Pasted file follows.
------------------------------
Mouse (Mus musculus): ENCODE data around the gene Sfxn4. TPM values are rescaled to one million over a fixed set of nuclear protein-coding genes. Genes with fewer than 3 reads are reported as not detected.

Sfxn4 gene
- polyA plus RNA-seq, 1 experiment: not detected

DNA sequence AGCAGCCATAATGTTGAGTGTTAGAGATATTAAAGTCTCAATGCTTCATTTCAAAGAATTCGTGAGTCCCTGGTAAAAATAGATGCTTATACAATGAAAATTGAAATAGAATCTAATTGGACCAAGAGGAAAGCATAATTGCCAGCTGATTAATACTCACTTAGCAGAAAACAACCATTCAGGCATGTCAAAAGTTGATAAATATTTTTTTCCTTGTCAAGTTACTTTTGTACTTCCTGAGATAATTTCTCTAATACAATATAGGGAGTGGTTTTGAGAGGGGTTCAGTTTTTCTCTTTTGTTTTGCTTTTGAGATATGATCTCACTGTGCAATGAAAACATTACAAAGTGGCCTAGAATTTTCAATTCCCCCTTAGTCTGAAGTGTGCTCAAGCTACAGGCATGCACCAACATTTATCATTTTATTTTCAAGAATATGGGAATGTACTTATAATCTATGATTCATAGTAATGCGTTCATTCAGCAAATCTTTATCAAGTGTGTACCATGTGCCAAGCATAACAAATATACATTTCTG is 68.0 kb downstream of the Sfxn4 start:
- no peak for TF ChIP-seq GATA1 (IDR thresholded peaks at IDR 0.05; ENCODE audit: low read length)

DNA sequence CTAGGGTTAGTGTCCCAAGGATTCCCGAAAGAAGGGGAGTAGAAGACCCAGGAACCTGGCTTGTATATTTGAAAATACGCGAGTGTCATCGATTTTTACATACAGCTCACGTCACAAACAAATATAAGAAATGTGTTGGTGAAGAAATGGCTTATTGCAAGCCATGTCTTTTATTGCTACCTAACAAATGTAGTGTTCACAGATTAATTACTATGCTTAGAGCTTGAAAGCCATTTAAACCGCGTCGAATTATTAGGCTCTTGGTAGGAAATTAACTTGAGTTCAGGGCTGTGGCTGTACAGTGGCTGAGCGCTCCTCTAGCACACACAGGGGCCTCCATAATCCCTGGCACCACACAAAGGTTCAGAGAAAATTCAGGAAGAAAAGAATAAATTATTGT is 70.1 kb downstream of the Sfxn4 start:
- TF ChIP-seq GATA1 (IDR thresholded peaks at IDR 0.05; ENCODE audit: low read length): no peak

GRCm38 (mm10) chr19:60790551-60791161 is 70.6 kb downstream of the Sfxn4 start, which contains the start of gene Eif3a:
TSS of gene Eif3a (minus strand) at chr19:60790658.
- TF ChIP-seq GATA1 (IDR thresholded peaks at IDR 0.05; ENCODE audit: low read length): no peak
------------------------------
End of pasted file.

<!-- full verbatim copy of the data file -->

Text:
Mouse (Mus musculus): ENCODE data around the gene Sfxn4. TPM values are rescaled to one million over a fixed set of nuclear protein-coding genes. Genes with fewer than 3 reads are reported as not detected.

Sfxn4 gene
- polyA plus RNA-seq, 1 experiment: not detected

DNA sequence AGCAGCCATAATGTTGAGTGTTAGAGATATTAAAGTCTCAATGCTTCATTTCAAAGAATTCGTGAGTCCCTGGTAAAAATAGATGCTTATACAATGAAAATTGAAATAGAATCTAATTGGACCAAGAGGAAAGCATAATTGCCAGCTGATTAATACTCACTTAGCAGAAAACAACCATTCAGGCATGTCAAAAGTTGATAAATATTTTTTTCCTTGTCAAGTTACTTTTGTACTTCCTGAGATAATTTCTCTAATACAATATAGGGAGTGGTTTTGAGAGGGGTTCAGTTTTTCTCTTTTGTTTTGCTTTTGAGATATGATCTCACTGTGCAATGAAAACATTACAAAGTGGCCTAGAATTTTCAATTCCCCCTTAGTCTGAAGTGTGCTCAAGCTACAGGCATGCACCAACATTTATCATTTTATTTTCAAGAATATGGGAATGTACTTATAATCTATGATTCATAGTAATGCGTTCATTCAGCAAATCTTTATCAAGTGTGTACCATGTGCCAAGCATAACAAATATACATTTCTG is 68.0 kb downstream of the Sfxn4 start:
- no peak for TF ChIP-seq GATA1 (IDR thresholded peaks at IDR 0.05; ENCODE audit: low read length)

DNA sequence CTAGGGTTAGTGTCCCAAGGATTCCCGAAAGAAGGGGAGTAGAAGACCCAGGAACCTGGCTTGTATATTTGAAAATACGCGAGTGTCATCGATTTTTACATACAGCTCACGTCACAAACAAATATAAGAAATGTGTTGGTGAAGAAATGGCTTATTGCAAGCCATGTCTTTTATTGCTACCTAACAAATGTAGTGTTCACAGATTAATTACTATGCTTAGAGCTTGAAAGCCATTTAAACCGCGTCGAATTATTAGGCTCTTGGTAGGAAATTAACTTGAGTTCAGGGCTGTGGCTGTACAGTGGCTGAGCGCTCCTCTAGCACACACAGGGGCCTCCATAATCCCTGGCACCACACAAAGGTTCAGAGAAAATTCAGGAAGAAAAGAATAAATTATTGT is 70.1 kb downstream of the Sfxn4 start:
- TF ChIP-seq GATA1 (IDR thresholded peaks at IDR 0.05; ENCODE audit: low read length): no peak

GRCm38 (mm10) chr19:60790551-60791161 is 70.6 kb downstream of the Sfxn4 start, which contains the start of gene Eif3a:
TSS of gene Eif3a (minus strand) at chr19:60790658.
- TF ChIP-seq GATA1 (IDR thresholded peaks at IDR 0.05; ENCODE audit: low read length): no peak